Wednesday, May 27, 2020

Botswana economically vulnerable as global recession fears mount

In what has now come to be known in the international community as the Coronavirus Economy, Batswana are expected to join other human beings living across the globe in “washing hands” and “minimising contact” as one of the few means available to stop the spread of coronavirus. 

The coronavirus outbreak has triggered extreme fear in global financial markets as investors including pensioners in Botswana face up to an unsettling reality: The China-born pandemic could tip the world into a recession.  

Early indications are that for the four months since the first coronavirus case was reported, there has been an acute impact on a relatively narrow set of industries in Botswana. Boat cruise operators in tourism of Kasane are reeling. The country’s diamonds sales in China slowed. Offshore investments mainly made up of pensioners money (BPOPF’s offshore investment is estimated at over P34 billion) recorded a decline. Continuity in power supply in the country also remain uncertain. 

Following a string of deaths, some heart-stopping plunges in the global stock markets and the imminent global recession, Sunday Standard takes a snap-look at some of the key indicators that point out that Botswana remain economically vulnerable should the global economy slide into recession. 

POWER SUPPLY – Morupule B caught snoring again 

At the top of all the risks that faces the Botswana economy now is that of a possible black-out throughout the country due to an imminent interruption to power supply. In short, the return of 2015. 

As recent as two weeks back the company – EPC Contractor which has been tasked with remedial works at the country’s biggest power station – Morupule B notified the Botswana Power Corporation about its failure to mobilise its commissioning team, operational staff, original equipment manufacturer representatives as well as coded welders needed to carry on with remedial works at Morupule B due to travel ban in China.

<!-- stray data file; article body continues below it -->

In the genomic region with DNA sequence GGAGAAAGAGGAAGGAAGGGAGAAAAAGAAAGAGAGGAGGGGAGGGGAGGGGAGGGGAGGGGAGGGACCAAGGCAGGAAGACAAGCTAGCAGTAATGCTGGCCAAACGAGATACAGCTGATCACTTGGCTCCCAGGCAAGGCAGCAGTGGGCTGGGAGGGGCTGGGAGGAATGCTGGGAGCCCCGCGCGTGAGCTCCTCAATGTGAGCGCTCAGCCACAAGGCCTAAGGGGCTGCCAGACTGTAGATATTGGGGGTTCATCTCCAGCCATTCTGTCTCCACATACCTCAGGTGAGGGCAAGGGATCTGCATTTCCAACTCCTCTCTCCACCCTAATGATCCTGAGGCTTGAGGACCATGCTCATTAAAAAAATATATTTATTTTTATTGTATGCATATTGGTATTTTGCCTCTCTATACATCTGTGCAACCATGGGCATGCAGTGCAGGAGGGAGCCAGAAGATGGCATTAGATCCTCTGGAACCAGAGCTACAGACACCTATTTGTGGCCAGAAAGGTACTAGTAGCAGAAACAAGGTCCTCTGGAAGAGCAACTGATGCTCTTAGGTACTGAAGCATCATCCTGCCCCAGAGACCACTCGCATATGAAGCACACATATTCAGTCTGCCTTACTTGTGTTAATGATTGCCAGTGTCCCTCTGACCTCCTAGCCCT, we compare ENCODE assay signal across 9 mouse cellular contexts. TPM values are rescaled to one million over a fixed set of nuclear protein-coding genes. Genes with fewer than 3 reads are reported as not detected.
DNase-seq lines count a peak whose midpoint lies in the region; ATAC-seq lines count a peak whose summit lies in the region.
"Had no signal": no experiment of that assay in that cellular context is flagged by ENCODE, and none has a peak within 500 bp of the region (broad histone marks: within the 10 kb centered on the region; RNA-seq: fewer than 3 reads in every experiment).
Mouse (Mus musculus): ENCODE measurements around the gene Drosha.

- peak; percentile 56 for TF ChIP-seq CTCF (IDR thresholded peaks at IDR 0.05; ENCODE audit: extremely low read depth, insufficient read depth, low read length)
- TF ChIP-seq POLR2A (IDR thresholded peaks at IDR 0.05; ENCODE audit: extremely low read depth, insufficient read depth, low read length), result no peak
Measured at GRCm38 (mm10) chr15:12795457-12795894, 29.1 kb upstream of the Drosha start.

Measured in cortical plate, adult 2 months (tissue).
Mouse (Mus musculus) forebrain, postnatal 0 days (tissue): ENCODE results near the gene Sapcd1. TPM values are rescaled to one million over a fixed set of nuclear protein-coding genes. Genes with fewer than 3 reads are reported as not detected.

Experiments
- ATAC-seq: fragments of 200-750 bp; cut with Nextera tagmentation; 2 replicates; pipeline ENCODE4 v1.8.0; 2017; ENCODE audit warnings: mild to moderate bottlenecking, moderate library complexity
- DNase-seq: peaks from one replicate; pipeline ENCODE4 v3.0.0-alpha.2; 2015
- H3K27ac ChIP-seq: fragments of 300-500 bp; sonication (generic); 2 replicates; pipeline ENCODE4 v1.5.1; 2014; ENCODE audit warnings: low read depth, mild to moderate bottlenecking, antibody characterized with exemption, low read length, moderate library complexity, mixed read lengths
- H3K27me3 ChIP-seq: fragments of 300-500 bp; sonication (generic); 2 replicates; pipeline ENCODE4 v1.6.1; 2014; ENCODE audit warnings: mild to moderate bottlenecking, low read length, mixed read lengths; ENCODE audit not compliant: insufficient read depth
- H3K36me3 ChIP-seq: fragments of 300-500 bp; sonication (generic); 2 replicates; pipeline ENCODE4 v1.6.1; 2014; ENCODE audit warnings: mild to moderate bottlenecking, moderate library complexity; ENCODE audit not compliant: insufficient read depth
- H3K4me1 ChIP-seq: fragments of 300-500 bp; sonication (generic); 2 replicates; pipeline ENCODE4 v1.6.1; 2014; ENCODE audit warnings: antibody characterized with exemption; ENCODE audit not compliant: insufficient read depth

The multi-billion Pula power plant has been fraught with problems since it was commissioned in 2014 and is yet to operate at full capacity.

At the same time, the Botswana Power Corporation (BPC) Chief Executive Officer – Cross Kgosidiile says that some of the Corporation’s suppliers are based in China, and that their orders are likely to be delayed. 

“The first unit was scheduled for hand over to BPC by early September 2020 whereas the whole remediation project was scheduled to be completed by January 2023. With the current pandemic, the completion dates will change,” said Kgosidiile. It is not just change in completion dates that is imminent but also load shedding should the country’s oldest power plant – Morupule A, which was recently plugged back to the national grid also fail. Morupule A was recently refurbished giving a further gross generation capacity of 114MW to the national grid. 

TOURISM/HOSPITALITY – Jobs on the line if trend continues 

In recent weeks, the coronavirus has forced thousands of international travelers to stay at their home countries thus slashing demand for flights, hotel rooms and restaurant bookingsin tourists’ destinations such as Botswana. The World Travel and Tourism Council (WTTC) estimate that up to 50 million jobs could be lost because of the pandemic.

WTTC chief executive, Gloria Guevara says the outbreak “presents a significant threat to the industry”

In Botswana, the hospitality sector has already started to record decline in arrivals of international tourists. The Hospitality and Tourism Association of Botswana (HATAB) whose membership include hotels, lodges, tour operators amongst others says the industry has already seen cancellations ahead of the upcoming peak tourism season.